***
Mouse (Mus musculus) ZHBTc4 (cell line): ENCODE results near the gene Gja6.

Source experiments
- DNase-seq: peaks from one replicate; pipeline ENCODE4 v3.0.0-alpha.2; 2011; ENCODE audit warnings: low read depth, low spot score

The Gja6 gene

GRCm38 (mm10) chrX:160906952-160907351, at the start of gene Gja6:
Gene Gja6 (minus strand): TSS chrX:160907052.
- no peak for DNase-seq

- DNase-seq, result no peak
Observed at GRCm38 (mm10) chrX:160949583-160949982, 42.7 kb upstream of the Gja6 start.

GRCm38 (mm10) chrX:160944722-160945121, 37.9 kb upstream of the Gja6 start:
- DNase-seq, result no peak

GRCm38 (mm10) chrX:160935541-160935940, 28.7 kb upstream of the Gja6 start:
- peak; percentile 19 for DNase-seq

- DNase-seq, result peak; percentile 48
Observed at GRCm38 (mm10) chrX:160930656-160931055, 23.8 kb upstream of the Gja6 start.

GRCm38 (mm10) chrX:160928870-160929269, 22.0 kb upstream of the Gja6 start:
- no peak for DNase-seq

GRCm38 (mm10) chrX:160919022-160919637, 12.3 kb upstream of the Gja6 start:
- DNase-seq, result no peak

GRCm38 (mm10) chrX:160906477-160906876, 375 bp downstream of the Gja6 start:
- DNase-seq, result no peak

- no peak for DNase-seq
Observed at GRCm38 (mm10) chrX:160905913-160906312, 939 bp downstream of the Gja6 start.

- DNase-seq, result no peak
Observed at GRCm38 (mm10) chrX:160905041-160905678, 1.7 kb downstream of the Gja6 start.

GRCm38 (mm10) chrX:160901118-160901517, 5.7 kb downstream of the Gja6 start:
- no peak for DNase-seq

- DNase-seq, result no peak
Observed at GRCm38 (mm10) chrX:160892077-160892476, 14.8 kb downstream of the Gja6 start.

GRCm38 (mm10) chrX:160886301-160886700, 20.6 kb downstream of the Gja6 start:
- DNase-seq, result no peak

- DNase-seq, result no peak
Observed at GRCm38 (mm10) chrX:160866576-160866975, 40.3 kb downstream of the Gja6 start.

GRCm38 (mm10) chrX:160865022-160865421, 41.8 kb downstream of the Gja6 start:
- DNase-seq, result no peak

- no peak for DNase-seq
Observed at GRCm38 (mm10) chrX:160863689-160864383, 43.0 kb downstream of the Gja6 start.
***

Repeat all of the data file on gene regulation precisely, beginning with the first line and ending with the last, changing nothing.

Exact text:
Mouse (Mus musculus) ZHBTc4 (cell line): ENCODE results near the gene Gja6.

Source experiments
- DNase-seq: peaks from one replicate; pipeline ENCODE4 v3.0.0-alpha.2; 2011; ENCODE audit warnings: low read depth, low spot score

The Gja6 gene

GRCm38 (mm10) chrX:160906952-160907351, at the start of gene Gja6:
Gene Gja6 (minus strand): TSS chrX:160907052.
- no peak for DNase-seq

- DNase-seq, result no peak
Observed at GRCm38 (mm10) chrX:160949583-160949982, 42.7 kb upstream of the Gja6 start.

GRCm38 (mm10) chrX:160944722-160945121, 37.9 kb upstream of the Gja6 start:
- DNase-seq, result no peak

GRCm38 (mm10) chrX:160935541-160935940, 28.7 kb upstream of the Gja6 start:
- peak; percentile 19 for DNase-seq

- DNase-seq, result peak; percentile 48
Observed at GRCm38 (mm10) chrX:160930656-160931055, 23.8 kb upstream of the Gja6 start.

GRCm38 (mm10) chrX:160928870-160929269, 22.0 kb upstream of the Gja6 start:
- no peak for DNase-seq

GRCm38 (mm10) chrX:160919022-160919637, 12.3 kb upstream of the Gja6 start:
- DNase-seq, result no peak

GRCm38 (mm10) chrX:160906477-160906876, 375 bp downstream of the Gja6 start:
- DNase-seq, result no peak

- no peak for DNase-seq
Observed at GRCm38 (mm10) chrX:160905913-160906312, 939 bp downstream of the Gja6 start.

- DNase-seq, result no peak
Observed at GRCm38 (mm10) chrX:160905041-160905678, 1.7 kb downstream of the Gja6 start.

GRCm38 (mm10) chrX:160901118-160901517, 5.7 kb downstream of the Gja6 start:
- no peak for DNase-seq

- DNase-seq, result no peak
Observed at GRCm38 (mm10) chrX:160892077-160892476, 14.8 kb downstream of the Gja6 start.

GRCm38 (mm10) chrX:160886301-160886700, 20.6 kb downstream of the Gja6 start:
- DNase-seq, result no peak

- DNase-seq, result no peak
Observed at GRCm38 (mm10) chrX:160866576-160866975, 40.3 kb downstream of the Gja6 start.

GRCm38 (mm10) chrX:160865022-160865421, 41.8 kb downstream of the Gja6 start:
- DNase-seq, result no peak

- no peak for DNase-seq
Observed at GRCm38 (mm10) chrX:160863689-160864383, 43.0 kb downstream of the Gja6 start.